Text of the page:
With the actual cost method, you calculate your working from home tax deductions based on the actual costs you’ve paid for. Under this method, you’ll need to keep a record of the hours you’ve worked as well as a complete breakdown of your expenses and your receipts. If you work in a shared area (for example your kitchen), this method takes into account the work-related portion of expenses, such as cleaning, heating and lighting.

Salary sacrificing into super for extra savings

Depending on how much you earn each year, you could be paying tax at a rate of up to 47% on your income. But when you earn money from your super savings, the tax you pay is only 15%, no matter how much you earn.

The government creates these tax incentives to get you saving for retirement. But there is a way to save on tax  – by making extra contributions into your super through a salary sacrificing arrangement with your employer. A tax rate of 15% applies to these contributions (known as concessional contributions) that are made from your pre-tax salary, which could potentially reduce the amount of tax you have to pay.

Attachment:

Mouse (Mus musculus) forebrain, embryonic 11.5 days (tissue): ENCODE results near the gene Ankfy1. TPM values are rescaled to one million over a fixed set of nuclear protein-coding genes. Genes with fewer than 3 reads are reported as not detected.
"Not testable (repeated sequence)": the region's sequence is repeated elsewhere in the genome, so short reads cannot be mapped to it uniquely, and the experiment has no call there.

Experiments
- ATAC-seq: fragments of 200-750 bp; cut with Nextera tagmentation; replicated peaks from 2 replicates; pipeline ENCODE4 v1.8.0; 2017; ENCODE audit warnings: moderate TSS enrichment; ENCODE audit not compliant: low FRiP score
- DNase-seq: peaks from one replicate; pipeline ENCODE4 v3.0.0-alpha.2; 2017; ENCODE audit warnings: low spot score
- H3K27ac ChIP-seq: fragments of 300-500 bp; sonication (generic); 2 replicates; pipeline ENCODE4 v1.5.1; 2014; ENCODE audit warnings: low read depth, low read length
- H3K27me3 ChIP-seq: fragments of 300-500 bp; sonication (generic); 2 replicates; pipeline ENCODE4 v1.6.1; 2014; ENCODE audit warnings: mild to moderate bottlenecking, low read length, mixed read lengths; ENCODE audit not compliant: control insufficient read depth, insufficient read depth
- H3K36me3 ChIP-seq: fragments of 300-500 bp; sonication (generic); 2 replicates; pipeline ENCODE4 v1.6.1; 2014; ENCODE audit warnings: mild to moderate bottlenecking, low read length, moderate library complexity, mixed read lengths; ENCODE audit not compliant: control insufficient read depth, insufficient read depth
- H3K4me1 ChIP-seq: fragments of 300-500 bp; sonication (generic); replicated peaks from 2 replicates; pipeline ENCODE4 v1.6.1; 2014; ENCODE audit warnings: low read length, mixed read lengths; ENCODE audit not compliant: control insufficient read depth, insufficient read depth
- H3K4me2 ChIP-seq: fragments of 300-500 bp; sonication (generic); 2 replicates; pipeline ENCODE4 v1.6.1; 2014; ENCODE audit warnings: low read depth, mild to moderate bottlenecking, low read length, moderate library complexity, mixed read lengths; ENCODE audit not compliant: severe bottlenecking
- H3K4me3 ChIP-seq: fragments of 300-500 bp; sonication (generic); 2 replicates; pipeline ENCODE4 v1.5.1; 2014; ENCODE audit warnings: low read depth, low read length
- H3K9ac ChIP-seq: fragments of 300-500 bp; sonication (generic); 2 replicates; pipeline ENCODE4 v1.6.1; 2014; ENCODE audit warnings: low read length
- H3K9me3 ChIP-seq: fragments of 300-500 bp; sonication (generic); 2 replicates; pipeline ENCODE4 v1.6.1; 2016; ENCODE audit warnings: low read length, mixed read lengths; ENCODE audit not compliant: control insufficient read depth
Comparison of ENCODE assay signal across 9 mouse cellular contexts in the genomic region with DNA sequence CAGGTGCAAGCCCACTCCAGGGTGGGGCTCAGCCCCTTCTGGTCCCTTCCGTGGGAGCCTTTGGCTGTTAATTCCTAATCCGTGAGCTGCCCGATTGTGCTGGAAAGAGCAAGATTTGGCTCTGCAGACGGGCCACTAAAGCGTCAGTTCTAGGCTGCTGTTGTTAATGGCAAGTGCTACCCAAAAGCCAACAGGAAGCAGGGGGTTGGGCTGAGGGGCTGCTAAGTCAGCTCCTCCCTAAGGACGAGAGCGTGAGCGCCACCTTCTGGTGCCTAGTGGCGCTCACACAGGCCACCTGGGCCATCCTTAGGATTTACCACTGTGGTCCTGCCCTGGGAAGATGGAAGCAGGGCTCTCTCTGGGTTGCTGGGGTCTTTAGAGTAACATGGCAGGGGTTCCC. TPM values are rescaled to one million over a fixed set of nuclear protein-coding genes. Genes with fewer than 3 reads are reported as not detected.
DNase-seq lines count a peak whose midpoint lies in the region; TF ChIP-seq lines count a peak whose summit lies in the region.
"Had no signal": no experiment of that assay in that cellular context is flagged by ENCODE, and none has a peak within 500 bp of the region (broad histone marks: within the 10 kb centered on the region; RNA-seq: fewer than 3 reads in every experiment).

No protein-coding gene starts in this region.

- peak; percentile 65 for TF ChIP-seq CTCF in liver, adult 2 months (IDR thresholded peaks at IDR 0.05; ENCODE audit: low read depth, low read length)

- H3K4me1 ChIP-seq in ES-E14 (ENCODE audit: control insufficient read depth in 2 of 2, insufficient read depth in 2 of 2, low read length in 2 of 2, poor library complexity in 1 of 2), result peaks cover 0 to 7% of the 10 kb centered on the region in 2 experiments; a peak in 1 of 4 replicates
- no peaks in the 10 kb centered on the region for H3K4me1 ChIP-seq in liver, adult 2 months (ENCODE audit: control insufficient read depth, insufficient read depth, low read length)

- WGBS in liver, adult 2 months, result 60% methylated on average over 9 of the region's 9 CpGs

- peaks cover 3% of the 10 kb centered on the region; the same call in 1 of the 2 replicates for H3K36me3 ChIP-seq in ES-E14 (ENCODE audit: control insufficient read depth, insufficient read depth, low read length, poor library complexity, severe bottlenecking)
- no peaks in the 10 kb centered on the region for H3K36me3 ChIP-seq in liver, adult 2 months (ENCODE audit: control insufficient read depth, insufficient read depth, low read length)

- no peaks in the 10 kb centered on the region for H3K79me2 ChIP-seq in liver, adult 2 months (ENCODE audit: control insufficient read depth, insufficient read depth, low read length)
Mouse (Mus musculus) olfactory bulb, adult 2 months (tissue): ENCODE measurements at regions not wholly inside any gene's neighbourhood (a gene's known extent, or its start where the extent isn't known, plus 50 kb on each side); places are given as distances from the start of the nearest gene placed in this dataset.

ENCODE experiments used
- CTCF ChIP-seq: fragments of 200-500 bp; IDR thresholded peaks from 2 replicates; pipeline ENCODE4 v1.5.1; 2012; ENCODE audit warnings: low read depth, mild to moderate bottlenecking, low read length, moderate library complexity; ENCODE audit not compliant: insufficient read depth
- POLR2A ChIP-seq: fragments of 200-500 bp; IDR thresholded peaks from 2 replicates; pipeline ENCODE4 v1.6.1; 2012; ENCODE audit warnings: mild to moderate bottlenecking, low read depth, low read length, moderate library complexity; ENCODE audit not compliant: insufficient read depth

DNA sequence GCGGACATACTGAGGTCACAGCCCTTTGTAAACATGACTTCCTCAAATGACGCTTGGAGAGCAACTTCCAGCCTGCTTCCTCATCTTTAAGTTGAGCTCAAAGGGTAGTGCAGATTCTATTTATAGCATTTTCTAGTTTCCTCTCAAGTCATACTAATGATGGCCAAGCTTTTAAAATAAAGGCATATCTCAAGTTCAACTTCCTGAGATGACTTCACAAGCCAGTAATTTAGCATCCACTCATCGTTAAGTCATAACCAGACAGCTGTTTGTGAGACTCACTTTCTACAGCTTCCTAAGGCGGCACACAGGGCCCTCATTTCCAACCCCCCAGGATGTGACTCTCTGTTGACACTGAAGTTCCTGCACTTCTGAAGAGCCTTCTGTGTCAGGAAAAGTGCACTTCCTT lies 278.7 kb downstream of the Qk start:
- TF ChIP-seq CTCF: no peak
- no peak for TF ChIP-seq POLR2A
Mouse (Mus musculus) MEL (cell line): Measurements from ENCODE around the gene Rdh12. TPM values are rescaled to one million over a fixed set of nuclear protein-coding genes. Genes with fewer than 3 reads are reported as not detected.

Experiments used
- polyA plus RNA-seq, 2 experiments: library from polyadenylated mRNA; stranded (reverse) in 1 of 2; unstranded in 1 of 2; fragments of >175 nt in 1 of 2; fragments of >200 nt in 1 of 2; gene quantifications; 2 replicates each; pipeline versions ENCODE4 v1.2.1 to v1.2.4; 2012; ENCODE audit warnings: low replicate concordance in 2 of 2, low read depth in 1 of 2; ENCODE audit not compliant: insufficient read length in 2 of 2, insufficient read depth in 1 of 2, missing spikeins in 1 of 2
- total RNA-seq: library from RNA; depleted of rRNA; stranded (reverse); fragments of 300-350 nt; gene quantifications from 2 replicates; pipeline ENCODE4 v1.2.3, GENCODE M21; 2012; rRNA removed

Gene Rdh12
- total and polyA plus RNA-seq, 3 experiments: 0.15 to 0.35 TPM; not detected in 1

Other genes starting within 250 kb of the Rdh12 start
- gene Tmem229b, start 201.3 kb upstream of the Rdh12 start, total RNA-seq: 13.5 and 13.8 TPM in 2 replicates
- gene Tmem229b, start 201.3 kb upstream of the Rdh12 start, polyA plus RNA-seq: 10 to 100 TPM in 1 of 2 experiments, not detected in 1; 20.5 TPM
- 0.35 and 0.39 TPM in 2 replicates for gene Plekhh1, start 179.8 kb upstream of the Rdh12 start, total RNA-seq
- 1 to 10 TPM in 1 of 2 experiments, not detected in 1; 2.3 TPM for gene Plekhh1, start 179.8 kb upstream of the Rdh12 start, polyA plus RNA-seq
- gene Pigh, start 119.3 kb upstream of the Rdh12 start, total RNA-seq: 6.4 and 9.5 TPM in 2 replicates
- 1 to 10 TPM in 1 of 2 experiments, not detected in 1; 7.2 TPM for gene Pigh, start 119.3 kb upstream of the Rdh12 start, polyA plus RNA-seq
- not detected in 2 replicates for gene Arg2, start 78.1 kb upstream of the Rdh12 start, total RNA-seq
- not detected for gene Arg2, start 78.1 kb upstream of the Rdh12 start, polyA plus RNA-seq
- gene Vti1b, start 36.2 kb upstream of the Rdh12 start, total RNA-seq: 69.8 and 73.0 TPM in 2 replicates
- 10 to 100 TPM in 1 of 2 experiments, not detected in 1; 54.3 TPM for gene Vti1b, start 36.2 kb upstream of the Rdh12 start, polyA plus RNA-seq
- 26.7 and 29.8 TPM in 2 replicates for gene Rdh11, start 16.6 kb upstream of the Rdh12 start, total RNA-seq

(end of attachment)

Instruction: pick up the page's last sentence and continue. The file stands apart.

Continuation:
You can also make extra contributions to your super from your after-tax pay (known as non-concessional contributions) and how much tax you can save from it will depend on your marginal tax rate. Here’s an example showing the difference if you made a $10,000 contribution into your super from your after-tax pay compared with a salary sacrifice arrangement. This is assuming that your marginal tax rate is 39%, including medical levy.


  From your after-tax salary Salary sacrificed into super
Contribution $10,000 $10,000
Tax rate 39% 15%
Tax payable $3,900 $1,500
Net benefit $6,100 $8,500


If you want to get started with salary sacrificing, you should talk to a financial adviser. If it is right for you, you’ll need to ask your employer to make a regular direct payment from your pre-tax salary into your super fund. Find out more about salary sacrificing, visit the ATO website or speak with your financial adviser.